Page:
3. Providing central services to member associations that lack resources to develop for themselves;
4. Facilitating mutual support between groups of member associations to pool resources or learn from each other.





EUROPEAN NETWORK




Overview




European Union policies reflect the political priorities of Member States. To influence EU policies EFG must actively position itself as the “voice of European geologists” and provide reliable information to EU policy makers on geoscientific issues and the way they relate to protection of the public, sustainable use of natural resources and environmental protection.
Whenever it has the knowledge and expertise to do so, EFG will actively seek out opportunities to participate in EU (policy) working groups and to cooperate with Euro- pean institutions to achieve EFG’s aims, for example, by organising workshops and issuing public statements.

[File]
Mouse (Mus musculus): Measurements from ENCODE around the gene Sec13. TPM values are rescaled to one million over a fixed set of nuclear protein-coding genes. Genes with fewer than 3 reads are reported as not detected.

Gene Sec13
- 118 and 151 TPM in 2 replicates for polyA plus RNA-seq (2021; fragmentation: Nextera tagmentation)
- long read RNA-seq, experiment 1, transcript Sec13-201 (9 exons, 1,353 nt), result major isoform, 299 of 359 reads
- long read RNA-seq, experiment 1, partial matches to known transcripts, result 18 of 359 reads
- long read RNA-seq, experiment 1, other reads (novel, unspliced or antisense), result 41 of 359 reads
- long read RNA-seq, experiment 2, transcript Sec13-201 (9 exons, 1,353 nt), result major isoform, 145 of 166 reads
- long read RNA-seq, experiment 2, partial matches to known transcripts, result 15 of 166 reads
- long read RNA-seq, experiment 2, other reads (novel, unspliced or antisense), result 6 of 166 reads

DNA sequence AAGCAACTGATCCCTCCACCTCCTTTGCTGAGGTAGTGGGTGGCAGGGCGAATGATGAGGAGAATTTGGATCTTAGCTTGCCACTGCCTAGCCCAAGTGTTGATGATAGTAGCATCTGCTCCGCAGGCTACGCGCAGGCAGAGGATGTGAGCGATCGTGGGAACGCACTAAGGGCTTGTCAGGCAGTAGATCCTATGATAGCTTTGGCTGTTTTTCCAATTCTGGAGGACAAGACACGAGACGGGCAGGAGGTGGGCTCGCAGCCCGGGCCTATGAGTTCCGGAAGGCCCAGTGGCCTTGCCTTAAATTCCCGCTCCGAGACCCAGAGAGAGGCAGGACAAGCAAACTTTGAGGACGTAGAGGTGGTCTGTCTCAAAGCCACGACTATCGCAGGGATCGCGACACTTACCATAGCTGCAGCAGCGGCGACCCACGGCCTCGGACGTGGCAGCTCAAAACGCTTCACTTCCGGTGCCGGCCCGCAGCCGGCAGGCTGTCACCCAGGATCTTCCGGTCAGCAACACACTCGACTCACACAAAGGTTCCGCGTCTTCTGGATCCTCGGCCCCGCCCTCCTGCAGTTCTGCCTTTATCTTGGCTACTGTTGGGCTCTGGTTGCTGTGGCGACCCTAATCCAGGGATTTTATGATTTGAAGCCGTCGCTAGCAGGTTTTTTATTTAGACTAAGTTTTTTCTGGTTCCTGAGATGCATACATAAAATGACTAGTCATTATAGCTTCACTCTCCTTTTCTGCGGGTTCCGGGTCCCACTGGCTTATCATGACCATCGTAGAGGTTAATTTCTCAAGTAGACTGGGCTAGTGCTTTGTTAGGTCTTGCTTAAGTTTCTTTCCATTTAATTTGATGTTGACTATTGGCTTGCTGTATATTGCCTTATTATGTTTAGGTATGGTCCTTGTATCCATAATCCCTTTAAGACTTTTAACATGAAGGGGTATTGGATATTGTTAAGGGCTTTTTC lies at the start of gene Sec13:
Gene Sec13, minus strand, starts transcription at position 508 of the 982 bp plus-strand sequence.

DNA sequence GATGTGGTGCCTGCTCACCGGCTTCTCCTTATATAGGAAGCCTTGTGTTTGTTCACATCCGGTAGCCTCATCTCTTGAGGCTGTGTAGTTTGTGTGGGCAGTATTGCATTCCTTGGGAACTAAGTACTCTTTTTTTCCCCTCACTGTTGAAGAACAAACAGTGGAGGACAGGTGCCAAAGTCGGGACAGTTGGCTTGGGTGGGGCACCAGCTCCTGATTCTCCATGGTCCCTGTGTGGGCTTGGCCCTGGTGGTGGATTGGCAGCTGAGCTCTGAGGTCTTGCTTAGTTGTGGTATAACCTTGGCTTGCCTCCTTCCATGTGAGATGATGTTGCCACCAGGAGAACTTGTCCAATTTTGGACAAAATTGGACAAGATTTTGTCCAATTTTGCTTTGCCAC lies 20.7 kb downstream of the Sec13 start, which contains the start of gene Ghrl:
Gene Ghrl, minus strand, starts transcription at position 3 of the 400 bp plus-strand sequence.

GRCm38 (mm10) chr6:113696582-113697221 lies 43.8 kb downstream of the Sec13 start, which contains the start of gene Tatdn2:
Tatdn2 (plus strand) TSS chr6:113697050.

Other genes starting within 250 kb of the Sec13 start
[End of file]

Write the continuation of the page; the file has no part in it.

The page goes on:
Objectives and Drivers



1. Increasing the visibility of EFG among EU institutions and EFG’s capabilities to influence the EU in policy development regarding geosciences related issues.
2. Building and maintaining an updated database of contacts in European institutions.
3. Reinforcing EFG’s capability to act as facilitator to NAs.


Outcomes



1. Reinforcing EFG’s role in the development of EU policies that relate to the geosciences.
2. Building awareness of EFG among European Commission officials.
3. Reinforcing EFG’s collaboration with kindred European associations.